In the 1940s and ‘50s, dermatologist Erno Laszlo kept the complexions of movie stars like Ava Gardner, Rita Hayworth and Marilyn Monroe camera-ready from his exclusive clinic in midtown Manhattan. In the mid-1960s, he went public, so to speak, with a skin-care product line to be carried in tony department stores. The system featured what was, at the time, a revolutionary concept: products geared to specific skin types. Clients’ complexions would be analyzed, or “clocked” (as in 12:00,1:00, etc.) depending on whether they were dry, oily or blemish-prone—or some combination thereof—and a regimen of products would be prescribed, to be applied in a certain order, every day. Doctor’s orders.
Nowadays, this is standard operating procedure. But back then, for people used to one-miracle-cream-fits-all skin care, it was quite novel. Also time-consuming. Also expensive. But it got results. I remember my mother lining up her array of products in their snazzy-yet-serious-looking black-and-white packages, dutifully splashing her face 20 times with water to wash off the soap (doctor’s orders). And my dad, normally tight-fisted when it came to feminine fripperies, never balked at the bills. “Whatever it costs is fine, honey,” he’d say. “Your skin is stunning.” (And it was—radiant and nearly wrinkle-free, well into her 60s). The Laszlo brand still exists, with a devoted following—though perhaps it’s not as high profile as it once was. Whether sold in Saks or in drugstores, every cosmetics company has jumped on the integrated-regimen bandwagon. And a luxury skin-care line is no longer a novelty: The last decade has seen the rise of one contender du jour after another, selling products filled with caviar, gold and diamonds. But now, Laszlo’s stepping up its game—by returning to its roots, so to speak.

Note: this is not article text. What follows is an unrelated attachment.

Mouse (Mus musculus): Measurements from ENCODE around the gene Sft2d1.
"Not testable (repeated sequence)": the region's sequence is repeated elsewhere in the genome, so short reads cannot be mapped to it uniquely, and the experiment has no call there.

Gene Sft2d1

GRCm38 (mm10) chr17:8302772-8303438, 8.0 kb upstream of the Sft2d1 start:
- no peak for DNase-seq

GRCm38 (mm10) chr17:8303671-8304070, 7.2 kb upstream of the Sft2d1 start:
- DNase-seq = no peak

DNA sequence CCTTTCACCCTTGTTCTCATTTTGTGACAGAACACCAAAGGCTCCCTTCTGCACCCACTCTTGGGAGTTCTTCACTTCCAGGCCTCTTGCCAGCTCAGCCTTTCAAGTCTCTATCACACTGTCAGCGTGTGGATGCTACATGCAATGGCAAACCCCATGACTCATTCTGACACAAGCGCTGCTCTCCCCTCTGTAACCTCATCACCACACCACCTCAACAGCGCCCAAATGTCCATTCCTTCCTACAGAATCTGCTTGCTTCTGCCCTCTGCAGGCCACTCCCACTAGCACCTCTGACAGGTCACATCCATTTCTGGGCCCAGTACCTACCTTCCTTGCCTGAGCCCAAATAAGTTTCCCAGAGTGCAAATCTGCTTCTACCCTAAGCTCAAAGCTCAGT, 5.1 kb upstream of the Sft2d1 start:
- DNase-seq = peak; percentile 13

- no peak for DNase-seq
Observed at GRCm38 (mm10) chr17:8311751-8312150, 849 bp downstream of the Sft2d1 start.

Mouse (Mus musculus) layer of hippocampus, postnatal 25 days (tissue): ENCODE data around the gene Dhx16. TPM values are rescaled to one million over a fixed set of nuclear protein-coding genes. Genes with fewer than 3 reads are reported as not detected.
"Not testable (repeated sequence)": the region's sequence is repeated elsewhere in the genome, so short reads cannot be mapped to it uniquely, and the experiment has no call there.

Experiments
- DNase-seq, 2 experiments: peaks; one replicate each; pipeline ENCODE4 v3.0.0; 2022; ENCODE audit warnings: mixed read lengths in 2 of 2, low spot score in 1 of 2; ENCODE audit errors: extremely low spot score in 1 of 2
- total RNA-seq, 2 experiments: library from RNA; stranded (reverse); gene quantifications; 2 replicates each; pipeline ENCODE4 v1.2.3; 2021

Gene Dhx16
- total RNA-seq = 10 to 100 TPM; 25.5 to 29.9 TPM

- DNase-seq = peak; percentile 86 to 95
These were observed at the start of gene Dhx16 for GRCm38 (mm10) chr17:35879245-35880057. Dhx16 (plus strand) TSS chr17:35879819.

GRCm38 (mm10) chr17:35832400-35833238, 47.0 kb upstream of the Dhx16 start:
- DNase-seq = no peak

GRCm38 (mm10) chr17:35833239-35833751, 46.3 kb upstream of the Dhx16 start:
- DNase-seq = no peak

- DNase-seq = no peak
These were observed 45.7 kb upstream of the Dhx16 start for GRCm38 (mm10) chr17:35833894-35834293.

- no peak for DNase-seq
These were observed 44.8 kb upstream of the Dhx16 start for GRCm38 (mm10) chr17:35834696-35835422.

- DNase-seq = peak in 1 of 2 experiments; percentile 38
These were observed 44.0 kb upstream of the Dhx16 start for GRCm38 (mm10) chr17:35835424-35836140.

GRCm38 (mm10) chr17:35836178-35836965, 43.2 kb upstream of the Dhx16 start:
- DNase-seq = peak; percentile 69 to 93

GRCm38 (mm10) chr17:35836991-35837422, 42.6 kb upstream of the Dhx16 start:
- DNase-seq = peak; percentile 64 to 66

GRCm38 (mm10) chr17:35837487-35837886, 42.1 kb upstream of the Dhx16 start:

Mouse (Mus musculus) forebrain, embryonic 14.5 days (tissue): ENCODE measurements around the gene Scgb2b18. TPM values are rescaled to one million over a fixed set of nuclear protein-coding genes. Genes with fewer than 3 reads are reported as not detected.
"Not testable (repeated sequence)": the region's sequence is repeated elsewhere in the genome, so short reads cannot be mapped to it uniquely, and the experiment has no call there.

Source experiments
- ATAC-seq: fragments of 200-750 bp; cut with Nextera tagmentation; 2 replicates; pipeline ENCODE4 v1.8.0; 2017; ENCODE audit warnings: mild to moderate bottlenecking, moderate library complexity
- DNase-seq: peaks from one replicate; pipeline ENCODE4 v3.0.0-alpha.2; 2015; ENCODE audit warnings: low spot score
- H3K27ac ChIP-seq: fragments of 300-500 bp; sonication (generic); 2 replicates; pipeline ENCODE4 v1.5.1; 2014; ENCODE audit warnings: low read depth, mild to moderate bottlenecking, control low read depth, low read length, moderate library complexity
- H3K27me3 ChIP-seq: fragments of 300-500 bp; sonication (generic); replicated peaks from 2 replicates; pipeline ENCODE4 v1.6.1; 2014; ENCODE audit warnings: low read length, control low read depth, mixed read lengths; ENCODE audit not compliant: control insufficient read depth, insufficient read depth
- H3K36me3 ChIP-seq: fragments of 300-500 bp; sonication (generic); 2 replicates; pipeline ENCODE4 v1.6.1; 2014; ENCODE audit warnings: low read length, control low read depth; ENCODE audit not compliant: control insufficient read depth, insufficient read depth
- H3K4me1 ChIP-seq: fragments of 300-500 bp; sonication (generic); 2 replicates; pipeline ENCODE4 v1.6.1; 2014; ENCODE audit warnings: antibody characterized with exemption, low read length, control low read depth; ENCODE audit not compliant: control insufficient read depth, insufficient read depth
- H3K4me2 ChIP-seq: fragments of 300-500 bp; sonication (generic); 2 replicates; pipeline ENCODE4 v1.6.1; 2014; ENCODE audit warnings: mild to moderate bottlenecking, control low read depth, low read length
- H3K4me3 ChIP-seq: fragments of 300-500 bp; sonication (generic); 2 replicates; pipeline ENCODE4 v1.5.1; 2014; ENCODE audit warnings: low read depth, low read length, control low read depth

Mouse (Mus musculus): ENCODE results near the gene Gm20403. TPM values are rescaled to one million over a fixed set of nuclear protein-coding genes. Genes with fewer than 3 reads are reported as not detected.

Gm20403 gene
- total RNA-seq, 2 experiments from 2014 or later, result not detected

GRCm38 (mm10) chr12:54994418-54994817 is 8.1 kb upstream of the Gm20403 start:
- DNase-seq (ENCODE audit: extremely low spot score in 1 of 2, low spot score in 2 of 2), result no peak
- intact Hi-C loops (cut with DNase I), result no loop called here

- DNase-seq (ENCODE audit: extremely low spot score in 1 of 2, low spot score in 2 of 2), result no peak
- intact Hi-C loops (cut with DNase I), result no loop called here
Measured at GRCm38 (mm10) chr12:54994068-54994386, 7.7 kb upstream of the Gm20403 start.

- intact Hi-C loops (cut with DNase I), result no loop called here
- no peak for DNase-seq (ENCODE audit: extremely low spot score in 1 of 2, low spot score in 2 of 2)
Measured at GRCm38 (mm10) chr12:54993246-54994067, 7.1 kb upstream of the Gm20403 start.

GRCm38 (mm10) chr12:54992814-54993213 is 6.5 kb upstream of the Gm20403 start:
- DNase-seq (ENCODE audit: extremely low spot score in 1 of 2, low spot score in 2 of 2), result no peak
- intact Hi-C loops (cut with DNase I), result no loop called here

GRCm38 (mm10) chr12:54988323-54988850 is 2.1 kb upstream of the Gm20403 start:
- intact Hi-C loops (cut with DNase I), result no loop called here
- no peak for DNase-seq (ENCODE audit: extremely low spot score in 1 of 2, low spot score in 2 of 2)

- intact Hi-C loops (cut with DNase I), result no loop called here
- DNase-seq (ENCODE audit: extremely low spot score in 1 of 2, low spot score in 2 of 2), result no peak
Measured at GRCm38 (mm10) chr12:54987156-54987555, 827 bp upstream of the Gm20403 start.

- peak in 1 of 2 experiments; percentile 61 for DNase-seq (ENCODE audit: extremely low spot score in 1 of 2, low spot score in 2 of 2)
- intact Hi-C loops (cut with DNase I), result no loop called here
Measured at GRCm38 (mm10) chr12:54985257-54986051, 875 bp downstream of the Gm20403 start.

The company’s opened a New York Institute, a gleaming new spa in SoHo, all decked out with crystal chandelier, spiral red staircase and frosted-glass Lalique antiques. One must become a member (starting at $1,000, for three months) to partake of the personalized peels, masques and other treatments in the art-adorned rooms or to relax in the Art Deco-style lounge—a facsimile of the good doctor’s original office. But anyone can come in for a consult, get clocked and purchase the condition-specific soaps, creams and tonics that will give his or her skin that unique Laszlo glow.
» The Institute, Erno Laszlo New York, 382 W. Broadway, 212.300.4111